Upon addition of the cushion fluid, valve 38 is closed via an appropriate pulse command sent to IRIS 129 which releases the pressure in line 142 permitting the spring biased mandrel and/or valve 38 to return to a closed position. An appropriate pressure pulse is then provided to IRIS 129 to cause the movement of pressurized fluid through line 143 to annular chamber 144. The pressurized fluid further causes movement of isolation piston 146 such that port 150 is aligned with packer control line 152. Packer 66 is then set via pressure applied through tubing 10, port 150 and packer control line 152. Subsequently, a pressure pulse is provided to IRIS 129 that results in the opening of valve 38 to permit pressure testing of packer 66 from beneath. Following pressuring testing of packer 66, an optional pressure pulse may be supplied to IRIS 129 to disable the electronics, thereby maintaining valve 38 in an open position.

Referring generally to FIGS. 5A and 5B, an alternate embodiment of valve system 30, labeled 30′″, is illustrated. This embodiment also includes housing 32, longitudinal opening 34, hollow interior 36, and valve system 30. The valve system 30 includes the valve 38, which in this embodiment comprises a ball valve 41, positioned to selectively close longitudinal opening 34. The ball valve 41 is pivotably mounted about a pivot 43 that permits the valve to move between a closed position obstructing longitudinal opening 34 and an open position that leaves longitudinal opening 34 substantially unobstructed.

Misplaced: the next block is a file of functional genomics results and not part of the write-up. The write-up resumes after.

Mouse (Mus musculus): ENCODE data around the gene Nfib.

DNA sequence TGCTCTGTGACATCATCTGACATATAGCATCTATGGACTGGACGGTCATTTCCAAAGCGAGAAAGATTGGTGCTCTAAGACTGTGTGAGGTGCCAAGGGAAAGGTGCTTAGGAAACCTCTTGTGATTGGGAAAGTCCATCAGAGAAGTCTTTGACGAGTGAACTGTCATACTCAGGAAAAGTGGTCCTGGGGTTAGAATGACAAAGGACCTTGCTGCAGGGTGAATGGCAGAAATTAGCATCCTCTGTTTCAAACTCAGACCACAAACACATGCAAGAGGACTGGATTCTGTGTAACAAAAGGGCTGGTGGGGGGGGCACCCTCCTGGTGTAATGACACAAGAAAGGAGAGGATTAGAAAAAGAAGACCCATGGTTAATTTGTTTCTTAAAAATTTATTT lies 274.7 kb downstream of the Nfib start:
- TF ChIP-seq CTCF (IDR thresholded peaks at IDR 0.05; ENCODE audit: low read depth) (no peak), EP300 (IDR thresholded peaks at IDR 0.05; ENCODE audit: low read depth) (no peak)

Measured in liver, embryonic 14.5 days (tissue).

Mandrel 44 is positioned above ball valve 41. Mandrel 44 is slidably mounted within longitudinal opening 34. The sliding movement of mandrel 44, as will be described herein, induces the opening and/or closing of ball valve 41. Mandrel 44 comprises a power mandrel 200 and a ball operator mandrel 202. Both the power mandrel 200 and the ball operator mandrel 202 are slidably mounted within longitudinal opening 34, with the power mandrel 200 mounted above the ball operator mandrel 202. In one embodiment, a gap 204 is defined between the power mandrel 200 and the ball operator mandrel 202.